British tax authorities have been accused of attempting to ride roughshod over Magna Carta in pursuit of new powers that will allow them to raid the bank accounts of those who fail to pay their dues.
MPs on the Treasury Select Committee said they were “horrified” by the proposals which HM Revenue & Customs (HMRC) says it needs to recover tax from 17,000 “recalcitrant debtors”.
Lin Homer, chief executive of HMRC, insisted that the powers would only be used in extreme circumstances and would never leave taxpayers short of “enough money to live.” However, she caused alarm by explaining that HMRC would be able to judge whether a debtor could afford to pay up because they would have access to 12 months of the target’s personal spending habits. The proposals are currently out for consultation until the end of July.
In a marathon session lasting more than three hours, John Thurso, Liberal Democrat member of the Committee, said HMRC was asking for power to over-ride Magna Carta which sought to protect citizens’ rights from plundering kings 800 years ago. “We are talking about the ability of one organ of the state to have the unique right to go against the Magna Carta charter and go in and seize - without judicial process or review – a bank account,” he said.
Steve Baker, Tory MP for Wycombe, told Ms Homer that HMRC was pleading “necessity” for new powers when in fact it was just “frustrated with a small number” of taxpayers. He said it reminded him of William Pitt’s famous view. The former prime minster said that “necessity is the plea for every infringement of human freedom.”
She told the MPs that the debtors owed an average of £5,800 each with many owing less than £1,000. She said HMRC knew that around half have £20,000 in savings while some have £100,000. She said the “gamers” had worked out that HMRC would send nine warning letters before taking action and would walk away once the bill was paid because going to court was inexpedient in most cases. One company she met openly admitted it paid its VAT bill several quarters late, choosing to use HMRC “like an overdraft”.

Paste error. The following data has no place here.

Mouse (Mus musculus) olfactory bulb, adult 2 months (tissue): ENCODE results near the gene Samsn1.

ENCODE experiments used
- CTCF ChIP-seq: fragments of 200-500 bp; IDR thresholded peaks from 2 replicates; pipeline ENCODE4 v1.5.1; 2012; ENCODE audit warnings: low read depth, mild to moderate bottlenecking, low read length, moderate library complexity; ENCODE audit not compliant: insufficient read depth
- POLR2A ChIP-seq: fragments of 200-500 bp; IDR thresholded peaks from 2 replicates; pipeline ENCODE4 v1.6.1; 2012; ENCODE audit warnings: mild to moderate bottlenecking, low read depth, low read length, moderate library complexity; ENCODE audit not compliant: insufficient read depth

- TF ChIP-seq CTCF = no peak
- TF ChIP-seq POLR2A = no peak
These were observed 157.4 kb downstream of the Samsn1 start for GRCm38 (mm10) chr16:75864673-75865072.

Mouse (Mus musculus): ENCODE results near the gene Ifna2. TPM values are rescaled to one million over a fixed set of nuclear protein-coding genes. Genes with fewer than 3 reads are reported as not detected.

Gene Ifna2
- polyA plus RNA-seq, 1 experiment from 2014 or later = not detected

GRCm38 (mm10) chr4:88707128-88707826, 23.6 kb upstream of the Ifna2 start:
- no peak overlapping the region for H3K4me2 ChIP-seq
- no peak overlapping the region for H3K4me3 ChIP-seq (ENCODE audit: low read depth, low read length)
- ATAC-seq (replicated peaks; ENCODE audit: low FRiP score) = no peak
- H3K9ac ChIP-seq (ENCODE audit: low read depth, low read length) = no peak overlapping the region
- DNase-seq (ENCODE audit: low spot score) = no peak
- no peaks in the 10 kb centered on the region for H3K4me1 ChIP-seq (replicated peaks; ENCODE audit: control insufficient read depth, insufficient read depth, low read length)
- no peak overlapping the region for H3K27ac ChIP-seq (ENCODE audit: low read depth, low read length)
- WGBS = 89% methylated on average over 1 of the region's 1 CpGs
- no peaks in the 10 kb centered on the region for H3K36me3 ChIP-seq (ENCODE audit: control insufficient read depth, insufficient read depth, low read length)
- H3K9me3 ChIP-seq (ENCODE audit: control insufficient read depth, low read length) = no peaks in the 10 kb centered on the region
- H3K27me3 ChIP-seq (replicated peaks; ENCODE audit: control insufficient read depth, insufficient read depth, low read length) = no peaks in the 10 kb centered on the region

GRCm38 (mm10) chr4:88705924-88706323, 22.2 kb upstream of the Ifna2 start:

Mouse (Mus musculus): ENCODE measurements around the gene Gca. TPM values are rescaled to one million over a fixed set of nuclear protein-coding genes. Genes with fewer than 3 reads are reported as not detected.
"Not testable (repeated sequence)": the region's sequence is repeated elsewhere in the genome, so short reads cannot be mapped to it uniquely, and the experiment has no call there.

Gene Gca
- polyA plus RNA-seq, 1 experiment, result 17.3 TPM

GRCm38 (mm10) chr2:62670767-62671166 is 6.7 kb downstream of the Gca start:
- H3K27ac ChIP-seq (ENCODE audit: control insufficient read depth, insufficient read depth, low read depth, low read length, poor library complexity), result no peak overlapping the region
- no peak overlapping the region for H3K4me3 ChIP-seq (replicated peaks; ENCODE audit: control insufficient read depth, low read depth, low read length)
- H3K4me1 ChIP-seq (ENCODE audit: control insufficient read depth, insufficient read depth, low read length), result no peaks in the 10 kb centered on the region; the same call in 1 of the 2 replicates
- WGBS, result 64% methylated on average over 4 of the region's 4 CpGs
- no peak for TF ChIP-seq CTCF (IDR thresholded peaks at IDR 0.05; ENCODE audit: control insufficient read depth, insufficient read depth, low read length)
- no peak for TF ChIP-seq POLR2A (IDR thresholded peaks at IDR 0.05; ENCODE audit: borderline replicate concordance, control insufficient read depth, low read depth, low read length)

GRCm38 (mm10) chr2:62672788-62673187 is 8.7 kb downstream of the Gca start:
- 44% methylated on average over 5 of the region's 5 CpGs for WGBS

Andrew Tyrie, Tory chairman of the Committee, argued if the powers were granted, that “prior independent oversight” was needed before HMRC raided a bank account. But Ms Homer argued that this would “diminish the effect” of the powers. “It would put us back into the situation where the recalcitrant debtors know we can’t progress without a court order.”
“This is not disputed tax, this is tax that is due, that people who are not subject to PAYE are choosing simply not to pay and they are creating an environment within which the normally very low collection cost of tax is made substantially higher by their action, in a way which in the vast majority of cases is wilful.”
She added: “I believe that for the taxpayer as a whole, it is right that we have sufficient powers to stop these limited numbers of people avoiding paying tax.”
The MPs argued that the powers could be dangerous given the number of mistakes HMRC makes. In the same hearing Ms Homer was forced to apologise for calculation errors that meant HMRC over-stated the amount it had collected in tax. Last week, a report from the National Audit Office revealed HMRC had overestimated the amount of tax it had collected by £1.9bn a year. Ms Homer said she was “very sorry the error occurred”, adding that “one might have hoped that one of us might have spotted it.”
George Mudie, Labour member of the Committee, said there was a strong chance the debtors could try and ring HMRC but not have their calls answered. Earlier in the session, he had berated Ms Homer for HMRC’s “atrocious” record of only answering one in five calls. “If you can’t run a call centre, how can you run the inland revenue?”, he asked. He added that if the record did not improve by next year, HMRC should “put some resignations on the table.”
The MPs also asked about HMRC’s progress on cracking down on tax avoidance by international corporates. Ms Homer said the efforts were being led at an international level and that much of the public criticism was the result of “uninformed debate.” She said that in Britain “a lot of people will probably know and understand more about their mobile phone contracts than their relationship with the country on tax”, despite furious outcry over the tax arrangements of Starbucks, Google and Amazon. She said HMRC is “looking very seriously at taking tax into schools and colleges” to educate the population.